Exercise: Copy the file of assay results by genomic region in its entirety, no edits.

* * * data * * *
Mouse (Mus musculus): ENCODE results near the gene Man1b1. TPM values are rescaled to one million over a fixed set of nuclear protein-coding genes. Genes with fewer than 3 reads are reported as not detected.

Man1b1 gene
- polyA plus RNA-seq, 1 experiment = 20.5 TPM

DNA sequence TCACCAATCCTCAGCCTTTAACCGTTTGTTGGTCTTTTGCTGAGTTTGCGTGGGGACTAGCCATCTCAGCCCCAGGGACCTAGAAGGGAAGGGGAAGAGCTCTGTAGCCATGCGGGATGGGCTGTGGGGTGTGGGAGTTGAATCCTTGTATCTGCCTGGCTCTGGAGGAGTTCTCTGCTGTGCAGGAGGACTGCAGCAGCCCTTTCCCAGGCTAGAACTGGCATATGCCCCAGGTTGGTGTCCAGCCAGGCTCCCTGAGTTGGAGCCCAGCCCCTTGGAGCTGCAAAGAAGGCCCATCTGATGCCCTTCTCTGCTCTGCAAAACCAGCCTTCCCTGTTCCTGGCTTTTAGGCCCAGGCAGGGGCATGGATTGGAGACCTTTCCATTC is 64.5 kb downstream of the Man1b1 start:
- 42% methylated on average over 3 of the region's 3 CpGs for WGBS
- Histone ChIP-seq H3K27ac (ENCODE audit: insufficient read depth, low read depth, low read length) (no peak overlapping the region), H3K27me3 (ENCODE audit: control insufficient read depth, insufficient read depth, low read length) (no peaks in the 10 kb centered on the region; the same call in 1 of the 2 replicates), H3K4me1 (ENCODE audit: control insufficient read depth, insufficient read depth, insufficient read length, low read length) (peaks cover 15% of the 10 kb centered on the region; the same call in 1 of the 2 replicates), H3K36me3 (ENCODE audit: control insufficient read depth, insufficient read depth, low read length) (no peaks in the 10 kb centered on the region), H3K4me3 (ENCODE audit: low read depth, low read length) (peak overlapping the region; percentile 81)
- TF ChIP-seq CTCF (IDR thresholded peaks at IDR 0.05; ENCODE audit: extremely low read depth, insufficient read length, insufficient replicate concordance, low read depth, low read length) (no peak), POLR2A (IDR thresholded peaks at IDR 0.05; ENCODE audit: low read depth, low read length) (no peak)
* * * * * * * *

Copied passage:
Mouse (Mus musculus): ENCODE results near the gene Man1b1. TPM values are rescaled to one million over a fixed set of nuclear protein-coding genes. Genes with fewer than 3 reads are reported as not detected.

Man1b1 gene
- polyA plus RNA-seq, 1 experiment = 20.5 TPM

DNA sequence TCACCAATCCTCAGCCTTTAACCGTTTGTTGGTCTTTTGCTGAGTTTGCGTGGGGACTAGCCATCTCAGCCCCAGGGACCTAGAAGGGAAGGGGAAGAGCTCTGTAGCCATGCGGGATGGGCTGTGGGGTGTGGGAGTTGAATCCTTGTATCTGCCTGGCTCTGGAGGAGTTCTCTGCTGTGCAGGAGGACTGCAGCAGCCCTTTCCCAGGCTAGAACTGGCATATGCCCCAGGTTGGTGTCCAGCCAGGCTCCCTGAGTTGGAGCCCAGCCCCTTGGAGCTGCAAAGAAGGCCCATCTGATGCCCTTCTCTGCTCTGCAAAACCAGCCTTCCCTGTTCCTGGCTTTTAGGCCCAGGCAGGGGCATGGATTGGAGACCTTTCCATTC is 64.5 kb downstream of the Man1b1 start:
- 42% methylated on average over 3 of the region's 3 CpGs for WGBS
- Histone ChIP-seq H3K27ac (ENCODE audit: insufficient read depth, low read depth, low read length) (no peak overlapping the region), H3K27me3 (ENCODE audit: control insufficient read depth, insufficient read depth, low read length) (no peaks in the 10 kb centered on the region; the same call in 1 of the 2 replicates), H3K4me1 (ENCODE audit: control insufficient read depth, insufficient read depth, insufficient read length, low read length) (peaks cover 15% of the 10 kb centered on the region; the same call in 1 of the 2 replicates), H3K36me3 (ENCODE audit: control insufficient read depth, insufficient read depth, low read length) (no peaks in the 10 kb centered on the region), H3K4me3 (ENCODE audit: low read depth, low read length) (peak overlapping the region; percentile 81)
- TF ChIP-seq CTCF (IDR thresholded peaks at IDR 0.05; ENCODE audit: extremely low read depth, insufficient read length, insufficient replicate concordance, low read depth, low read length) (no peak), POLR2A (IDR thresholded peaks at IDR 0.05; ENCODE audit: low read depth, low read length) (no peak)